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Design by Committee?

posted: 9.21.10 by archived

I’ve been watching a couple recent videos about Rutgers’ first-year composition (FYC) program via Jeff Rice at Yellow Dog and Alex Reid at Digital Digs. In one, five students discuss their attitudes and writing processes as they go through their first semester of Expos (as in expository): it’s a fascinating glimpse, complete with 2:00 am candy bars, a variety of procrastination activities, and frank discussions of how to BS your way through assignments. Watch it here:

The Expos Five from Expos the Movie on Vimeo.

In another video Kurt Spellman explains (briefly) the pedagogy of the program: learning how to read difficult texts and formulating “arguments using textual evidence” (in particular, five formal assignments of five pages each, the collegiate version of what some of my students have learned so well in high school):

Teaching Expos 101 from Expos the Movie on Vimeo.

Sharon Gerald of Writerly Haphazardry gives the community college retort in a post that laments “the sad fact that the two-year colleges in my area,…are not even in this conversation…about what college composition is [and] about what it ought to be.” She writes about time constraints and the lack of faculty trained in composition, issues familiar to anyone who’s taught at community colleges.

These discussions lead me to wonder about department-wide standards for FYC: What factors make them more desirable, or more difficult, in a community-college setting? Are they in fact a good idea?

From the college, department, and student point of view more uniform standards seem to be a good idea—they ensure that students get similar experiences in different sections of the same course and that adjuncts (who may have limited comp backgrounds and limited time) have a framework of pedagogical support.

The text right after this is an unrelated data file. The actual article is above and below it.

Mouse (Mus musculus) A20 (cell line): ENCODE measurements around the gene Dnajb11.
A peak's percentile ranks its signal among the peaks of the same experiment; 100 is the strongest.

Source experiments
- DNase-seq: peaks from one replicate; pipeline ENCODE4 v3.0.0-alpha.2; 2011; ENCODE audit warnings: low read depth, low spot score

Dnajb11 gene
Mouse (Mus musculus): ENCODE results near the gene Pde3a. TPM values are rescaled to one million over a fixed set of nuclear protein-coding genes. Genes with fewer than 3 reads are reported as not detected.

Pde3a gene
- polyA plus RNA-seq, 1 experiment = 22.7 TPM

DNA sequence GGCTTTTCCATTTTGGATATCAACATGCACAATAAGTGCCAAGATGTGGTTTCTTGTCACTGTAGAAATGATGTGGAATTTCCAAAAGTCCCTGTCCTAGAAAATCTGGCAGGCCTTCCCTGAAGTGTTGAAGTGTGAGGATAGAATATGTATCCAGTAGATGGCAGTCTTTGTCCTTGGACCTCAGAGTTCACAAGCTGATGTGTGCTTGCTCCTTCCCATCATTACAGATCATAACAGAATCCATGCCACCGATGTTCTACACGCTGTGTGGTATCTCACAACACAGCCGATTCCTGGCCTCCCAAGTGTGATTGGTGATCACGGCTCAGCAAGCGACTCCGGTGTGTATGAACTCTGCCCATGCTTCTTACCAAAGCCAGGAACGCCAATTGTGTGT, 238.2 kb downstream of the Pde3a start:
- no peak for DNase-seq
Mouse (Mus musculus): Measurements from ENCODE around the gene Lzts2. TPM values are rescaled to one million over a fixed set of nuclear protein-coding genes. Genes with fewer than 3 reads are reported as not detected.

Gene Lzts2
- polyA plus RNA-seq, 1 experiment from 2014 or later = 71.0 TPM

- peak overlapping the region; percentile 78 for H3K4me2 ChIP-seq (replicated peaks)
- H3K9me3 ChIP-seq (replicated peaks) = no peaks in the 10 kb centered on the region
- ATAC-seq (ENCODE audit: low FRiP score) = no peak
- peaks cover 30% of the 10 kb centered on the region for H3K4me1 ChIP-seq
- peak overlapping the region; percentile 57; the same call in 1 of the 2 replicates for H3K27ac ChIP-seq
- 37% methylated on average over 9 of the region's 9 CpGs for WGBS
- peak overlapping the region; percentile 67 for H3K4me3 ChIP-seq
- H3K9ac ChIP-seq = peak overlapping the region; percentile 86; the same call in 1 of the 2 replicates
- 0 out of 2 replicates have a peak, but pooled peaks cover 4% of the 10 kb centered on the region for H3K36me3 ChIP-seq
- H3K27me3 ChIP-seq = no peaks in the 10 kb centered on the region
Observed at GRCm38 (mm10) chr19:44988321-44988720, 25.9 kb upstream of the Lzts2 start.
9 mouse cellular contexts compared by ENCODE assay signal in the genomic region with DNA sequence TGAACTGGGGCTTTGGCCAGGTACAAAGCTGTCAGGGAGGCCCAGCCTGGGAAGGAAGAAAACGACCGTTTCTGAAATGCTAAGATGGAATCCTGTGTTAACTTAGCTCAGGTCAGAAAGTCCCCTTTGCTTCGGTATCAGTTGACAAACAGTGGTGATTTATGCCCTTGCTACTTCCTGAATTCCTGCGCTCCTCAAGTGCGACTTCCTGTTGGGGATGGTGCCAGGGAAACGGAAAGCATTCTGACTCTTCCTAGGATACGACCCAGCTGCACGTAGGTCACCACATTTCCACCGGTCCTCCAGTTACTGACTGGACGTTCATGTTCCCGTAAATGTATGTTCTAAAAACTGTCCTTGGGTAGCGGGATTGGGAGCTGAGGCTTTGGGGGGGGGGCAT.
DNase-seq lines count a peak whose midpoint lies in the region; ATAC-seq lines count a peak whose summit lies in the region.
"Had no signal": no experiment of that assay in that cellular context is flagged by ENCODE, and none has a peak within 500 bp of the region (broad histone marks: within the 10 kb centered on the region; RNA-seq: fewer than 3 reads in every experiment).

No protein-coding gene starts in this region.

However, some factors of the community college situation make the adoption of a college-wide program difficult. The time crunch for all faculty (whether full-timers teaching five sections of composition or part-timers heading off to teach at other colleges) makes it hard, as Gerald points out, to even start the conversation, and administrators are often too busy to adequately supervise and coordinate such a program. The number of adjuncts may make the adoption of a standardized curriculum more difficult to implement, with high turnover rates and difficulty maintaining open lines of communication.

Here are the conditions in my department: the English department meets 1 to 2 hours per month, generally with a packed agenda of announcements and housekeeping details. One year it took several months to debate revising the catalog course descriptions of our three FYC courses, and there was little to no time to discuss either overall course structure or specific assignments. Though adjuncts teach about 70 percent of regular-track FYC sections, two or three adjuncts at most attended the faculty meetings—at which they have no vote.

Academic freedom, as locally interpreted, allows faculty great latitude in course design within the roomy guidelines of these course descriptions. A union-negotiated, rather generic list mandates what information must appear on faculty syllabi, but faculty may use whatever text they wish (or none at all) and there are no department guidelines regarding type or number of assignments. A Title III grant has provided funds to support the redesign of gateway courses including FYC; this “redesign” consists of a resource toolkit of articles, links, and lists of suggested technology offered for voluntary adoption by faculty.